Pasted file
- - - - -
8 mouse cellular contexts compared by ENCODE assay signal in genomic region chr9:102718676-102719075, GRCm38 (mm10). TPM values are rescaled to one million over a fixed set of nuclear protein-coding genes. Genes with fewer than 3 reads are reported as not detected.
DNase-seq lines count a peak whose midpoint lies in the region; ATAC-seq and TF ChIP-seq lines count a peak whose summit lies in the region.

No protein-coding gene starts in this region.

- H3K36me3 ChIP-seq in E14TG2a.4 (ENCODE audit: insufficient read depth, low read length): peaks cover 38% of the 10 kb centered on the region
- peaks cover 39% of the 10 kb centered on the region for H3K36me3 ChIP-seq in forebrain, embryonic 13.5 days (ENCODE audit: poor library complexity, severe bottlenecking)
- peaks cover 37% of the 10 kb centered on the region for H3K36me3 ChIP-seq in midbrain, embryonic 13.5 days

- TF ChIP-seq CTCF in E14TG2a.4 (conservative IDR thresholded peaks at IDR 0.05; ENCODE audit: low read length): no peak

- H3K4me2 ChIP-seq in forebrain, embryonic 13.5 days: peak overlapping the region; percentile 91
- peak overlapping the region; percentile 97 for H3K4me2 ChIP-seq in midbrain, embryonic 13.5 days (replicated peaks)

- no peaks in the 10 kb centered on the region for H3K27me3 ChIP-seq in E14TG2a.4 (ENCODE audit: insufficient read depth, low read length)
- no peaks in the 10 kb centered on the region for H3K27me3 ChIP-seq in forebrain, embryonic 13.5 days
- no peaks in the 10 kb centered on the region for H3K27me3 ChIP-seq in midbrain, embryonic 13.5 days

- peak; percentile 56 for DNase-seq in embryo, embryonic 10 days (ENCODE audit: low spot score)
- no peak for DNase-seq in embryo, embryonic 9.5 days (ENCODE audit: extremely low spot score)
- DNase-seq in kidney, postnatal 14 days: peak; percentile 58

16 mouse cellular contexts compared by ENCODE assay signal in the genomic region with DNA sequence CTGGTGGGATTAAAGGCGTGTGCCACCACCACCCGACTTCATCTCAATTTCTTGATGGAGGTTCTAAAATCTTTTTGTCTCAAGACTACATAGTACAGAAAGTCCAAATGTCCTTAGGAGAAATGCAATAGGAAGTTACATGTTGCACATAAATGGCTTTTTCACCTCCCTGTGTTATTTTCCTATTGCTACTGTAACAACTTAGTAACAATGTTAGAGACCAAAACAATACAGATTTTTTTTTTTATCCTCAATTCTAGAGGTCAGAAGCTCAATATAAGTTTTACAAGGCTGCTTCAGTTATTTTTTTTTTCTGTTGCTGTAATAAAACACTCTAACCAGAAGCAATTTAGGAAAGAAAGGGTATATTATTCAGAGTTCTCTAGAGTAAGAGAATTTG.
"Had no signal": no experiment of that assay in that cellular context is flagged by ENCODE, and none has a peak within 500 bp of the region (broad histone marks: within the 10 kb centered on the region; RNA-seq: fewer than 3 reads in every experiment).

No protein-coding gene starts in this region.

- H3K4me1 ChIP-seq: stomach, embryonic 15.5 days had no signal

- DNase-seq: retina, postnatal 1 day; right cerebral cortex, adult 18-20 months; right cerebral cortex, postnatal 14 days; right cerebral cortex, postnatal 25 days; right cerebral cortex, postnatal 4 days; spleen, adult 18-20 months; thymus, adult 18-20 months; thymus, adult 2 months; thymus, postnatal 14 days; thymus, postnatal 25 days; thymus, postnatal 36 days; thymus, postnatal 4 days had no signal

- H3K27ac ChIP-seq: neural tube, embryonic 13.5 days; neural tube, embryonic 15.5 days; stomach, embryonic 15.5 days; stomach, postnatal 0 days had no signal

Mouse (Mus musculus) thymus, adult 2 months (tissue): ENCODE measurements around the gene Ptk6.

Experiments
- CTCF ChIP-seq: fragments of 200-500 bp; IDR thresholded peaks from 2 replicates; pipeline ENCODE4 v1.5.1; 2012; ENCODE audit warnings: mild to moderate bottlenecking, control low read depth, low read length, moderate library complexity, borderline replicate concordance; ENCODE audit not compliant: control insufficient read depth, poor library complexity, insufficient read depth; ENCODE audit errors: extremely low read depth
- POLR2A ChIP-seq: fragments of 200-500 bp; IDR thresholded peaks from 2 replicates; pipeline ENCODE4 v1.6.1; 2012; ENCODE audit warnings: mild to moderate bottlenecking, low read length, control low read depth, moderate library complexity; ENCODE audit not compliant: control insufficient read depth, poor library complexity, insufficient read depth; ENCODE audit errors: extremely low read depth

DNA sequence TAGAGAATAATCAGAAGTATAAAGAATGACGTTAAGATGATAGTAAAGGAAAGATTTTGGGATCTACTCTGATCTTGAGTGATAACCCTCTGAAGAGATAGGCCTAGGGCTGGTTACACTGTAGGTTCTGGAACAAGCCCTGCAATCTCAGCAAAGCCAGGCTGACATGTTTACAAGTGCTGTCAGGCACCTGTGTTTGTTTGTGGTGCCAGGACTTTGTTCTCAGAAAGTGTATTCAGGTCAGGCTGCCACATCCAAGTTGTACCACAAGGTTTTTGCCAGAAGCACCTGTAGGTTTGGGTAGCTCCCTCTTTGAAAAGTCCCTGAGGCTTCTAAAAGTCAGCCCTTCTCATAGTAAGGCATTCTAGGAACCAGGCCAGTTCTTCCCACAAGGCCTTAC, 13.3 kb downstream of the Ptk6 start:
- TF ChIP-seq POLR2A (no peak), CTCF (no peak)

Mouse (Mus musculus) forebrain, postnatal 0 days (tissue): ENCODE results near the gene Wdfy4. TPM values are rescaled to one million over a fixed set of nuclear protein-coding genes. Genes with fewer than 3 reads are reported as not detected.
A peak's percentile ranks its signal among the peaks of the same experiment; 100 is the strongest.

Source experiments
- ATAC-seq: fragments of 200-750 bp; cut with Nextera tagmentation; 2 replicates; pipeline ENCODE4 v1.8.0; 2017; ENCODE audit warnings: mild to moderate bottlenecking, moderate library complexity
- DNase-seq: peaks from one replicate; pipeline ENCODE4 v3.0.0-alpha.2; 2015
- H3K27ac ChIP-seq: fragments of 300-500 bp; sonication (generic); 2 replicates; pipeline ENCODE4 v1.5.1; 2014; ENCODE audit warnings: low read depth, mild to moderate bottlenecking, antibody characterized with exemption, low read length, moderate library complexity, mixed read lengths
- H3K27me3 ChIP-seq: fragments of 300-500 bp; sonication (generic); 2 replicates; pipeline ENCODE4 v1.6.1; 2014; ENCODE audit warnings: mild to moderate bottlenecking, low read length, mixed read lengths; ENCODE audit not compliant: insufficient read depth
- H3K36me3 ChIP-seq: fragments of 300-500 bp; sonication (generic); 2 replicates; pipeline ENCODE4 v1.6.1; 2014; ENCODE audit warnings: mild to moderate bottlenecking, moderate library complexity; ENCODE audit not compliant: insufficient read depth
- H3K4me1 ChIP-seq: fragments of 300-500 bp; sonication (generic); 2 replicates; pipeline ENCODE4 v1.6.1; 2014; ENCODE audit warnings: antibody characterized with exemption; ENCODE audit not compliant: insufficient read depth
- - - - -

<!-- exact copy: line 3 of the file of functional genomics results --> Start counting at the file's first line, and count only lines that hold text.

No protein-coding gene starts in this region.